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catch 22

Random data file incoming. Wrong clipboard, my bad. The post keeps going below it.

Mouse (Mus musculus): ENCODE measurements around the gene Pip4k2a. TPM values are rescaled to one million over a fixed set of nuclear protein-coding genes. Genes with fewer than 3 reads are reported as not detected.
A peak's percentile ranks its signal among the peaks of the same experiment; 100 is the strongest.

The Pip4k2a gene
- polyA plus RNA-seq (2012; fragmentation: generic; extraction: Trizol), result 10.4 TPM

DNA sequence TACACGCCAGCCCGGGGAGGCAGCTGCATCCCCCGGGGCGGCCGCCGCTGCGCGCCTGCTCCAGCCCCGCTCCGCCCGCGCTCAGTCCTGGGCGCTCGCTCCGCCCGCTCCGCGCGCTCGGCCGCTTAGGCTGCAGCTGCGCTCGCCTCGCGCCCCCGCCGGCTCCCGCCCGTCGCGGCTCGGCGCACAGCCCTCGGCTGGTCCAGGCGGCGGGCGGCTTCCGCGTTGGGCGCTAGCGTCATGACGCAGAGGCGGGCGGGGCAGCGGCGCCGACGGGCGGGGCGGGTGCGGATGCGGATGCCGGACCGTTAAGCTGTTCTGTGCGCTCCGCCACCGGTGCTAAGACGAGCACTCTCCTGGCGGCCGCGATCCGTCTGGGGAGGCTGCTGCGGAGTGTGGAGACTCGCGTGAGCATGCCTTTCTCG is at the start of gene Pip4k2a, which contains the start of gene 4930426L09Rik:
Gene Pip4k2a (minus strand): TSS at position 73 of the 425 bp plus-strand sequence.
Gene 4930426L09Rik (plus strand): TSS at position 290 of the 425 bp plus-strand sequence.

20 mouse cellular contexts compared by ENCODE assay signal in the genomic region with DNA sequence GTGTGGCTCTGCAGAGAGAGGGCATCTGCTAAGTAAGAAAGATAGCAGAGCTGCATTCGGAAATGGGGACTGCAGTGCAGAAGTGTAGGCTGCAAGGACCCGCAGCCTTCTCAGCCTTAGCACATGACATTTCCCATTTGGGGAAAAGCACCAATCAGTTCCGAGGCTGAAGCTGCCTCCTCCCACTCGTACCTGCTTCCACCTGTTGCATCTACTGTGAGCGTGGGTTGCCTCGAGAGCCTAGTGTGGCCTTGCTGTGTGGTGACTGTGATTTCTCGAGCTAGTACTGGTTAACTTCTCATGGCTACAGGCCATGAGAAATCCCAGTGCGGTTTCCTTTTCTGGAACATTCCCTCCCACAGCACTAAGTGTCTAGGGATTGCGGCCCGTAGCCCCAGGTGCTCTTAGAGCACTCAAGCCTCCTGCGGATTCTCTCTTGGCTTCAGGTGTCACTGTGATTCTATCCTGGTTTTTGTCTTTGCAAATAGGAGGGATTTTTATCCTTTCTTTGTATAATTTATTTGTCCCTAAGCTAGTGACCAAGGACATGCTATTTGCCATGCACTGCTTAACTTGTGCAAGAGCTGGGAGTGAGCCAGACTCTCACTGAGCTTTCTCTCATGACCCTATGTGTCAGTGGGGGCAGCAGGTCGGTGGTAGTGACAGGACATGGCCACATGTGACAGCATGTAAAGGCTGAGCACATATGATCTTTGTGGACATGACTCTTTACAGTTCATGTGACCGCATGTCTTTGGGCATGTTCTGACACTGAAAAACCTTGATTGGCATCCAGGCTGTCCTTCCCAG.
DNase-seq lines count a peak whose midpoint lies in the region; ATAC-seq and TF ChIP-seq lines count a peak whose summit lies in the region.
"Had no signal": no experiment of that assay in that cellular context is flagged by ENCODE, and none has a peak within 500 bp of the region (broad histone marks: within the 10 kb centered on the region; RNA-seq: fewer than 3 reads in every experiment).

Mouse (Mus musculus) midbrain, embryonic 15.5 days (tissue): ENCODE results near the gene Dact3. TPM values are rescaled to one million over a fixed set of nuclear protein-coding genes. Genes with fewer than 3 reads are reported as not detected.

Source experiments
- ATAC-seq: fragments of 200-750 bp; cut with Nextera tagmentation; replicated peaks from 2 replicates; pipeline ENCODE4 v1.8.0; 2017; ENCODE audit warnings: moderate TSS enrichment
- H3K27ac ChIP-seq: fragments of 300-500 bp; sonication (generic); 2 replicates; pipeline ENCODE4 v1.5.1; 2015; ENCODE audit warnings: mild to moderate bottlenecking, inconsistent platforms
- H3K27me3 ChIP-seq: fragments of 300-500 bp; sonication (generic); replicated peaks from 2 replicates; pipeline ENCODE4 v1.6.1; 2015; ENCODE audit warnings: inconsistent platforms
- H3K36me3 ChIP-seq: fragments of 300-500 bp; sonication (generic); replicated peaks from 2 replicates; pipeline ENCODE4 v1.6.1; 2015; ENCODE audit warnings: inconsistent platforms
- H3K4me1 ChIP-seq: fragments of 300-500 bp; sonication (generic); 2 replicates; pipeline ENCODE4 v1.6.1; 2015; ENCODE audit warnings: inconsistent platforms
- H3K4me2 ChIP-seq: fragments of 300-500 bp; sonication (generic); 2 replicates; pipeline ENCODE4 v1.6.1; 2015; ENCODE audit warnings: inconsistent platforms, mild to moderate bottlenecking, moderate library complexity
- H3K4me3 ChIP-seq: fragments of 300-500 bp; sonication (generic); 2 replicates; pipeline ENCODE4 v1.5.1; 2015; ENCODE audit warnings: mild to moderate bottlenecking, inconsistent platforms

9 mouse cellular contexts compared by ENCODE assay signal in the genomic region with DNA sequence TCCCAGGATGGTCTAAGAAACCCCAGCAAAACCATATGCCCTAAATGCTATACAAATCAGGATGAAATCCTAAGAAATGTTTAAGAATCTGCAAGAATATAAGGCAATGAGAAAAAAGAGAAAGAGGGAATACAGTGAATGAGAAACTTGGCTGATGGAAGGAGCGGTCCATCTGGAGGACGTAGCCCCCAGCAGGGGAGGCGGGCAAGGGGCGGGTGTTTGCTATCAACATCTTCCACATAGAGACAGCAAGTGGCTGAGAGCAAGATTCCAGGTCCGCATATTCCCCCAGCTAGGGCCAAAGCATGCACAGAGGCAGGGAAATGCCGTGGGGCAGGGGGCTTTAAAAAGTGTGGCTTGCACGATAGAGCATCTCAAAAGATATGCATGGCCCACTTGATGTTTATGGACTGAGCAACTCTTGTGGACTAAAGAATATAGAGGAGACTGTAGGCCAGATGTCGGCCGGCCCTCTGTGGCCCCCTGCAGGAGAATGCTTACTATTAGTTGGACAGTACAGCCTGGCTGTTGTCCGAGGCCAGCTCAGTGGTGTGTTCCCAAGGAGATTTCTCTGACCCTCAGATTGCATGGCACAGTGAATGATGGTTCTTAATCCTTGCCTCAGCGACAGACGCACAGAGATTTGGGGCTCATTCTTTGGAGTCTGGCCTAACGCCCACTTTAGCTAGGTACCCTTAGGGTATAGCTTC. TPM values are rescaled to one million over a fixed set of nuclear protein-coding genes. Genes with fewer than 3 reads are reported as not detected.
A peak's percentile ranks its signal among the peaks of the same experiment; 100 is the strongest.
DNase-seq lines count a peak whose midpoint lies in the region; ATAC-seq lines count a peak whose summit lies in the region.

Heller's principle emphasis is on the internal struggle with conflicting values and the He creates a quandary that Yossarian explores throughout the novel, and establishes Yossarian's world as one turned upside down by war. After exploring this chaotic condition and the mess it creates on people's values, Yossarian finally arrives at his decision to withdraw from the conflict. In the first half of the war, Yossarian runs. As he comes to terms with himself, he takes responsibility and explores life beyond himself. Identifying his adversary after careful reasoning, Yossarian names the enemy as "'anybody who's going to get you killed, no matter which side he's on...'" (Heller 120). Yossarian mistakenly blames others for his situation. Throughout the book, it is an evolution in itself as he realizes he is the only one in control of his fate.--he is the center of his universe. By refusing to conform, he causes all characters (some with more insight than others) to be confronted with possible meanings and logic behind his unusual behavior. "You have deep-seated survival anxieties. And you don't like bigots, bullies, snobs or hypocrites. Subconsciously there are many people you hate.""Consciously, sir, consciously," Yossarian corrected in an effort to help. "I hate them consciously.""You're antagonistic to the idea of being robbed, exploited, degraded, humiliated or deceived. Misery depresses you. Ignorance depresses you. Persecution depresses you. Violence depresses you. Slums depress you. Greed depresses you. Crime depresses you. Corruption depresses you. You know, it wouldn't surprise me if you're a manic-depressive!" (313) With this, Yossarian's faults as viewed by his superiors are expressed. The most glaring flaw is one of irresponsibility for his own actions. (Later in the book we see him feel guilt...

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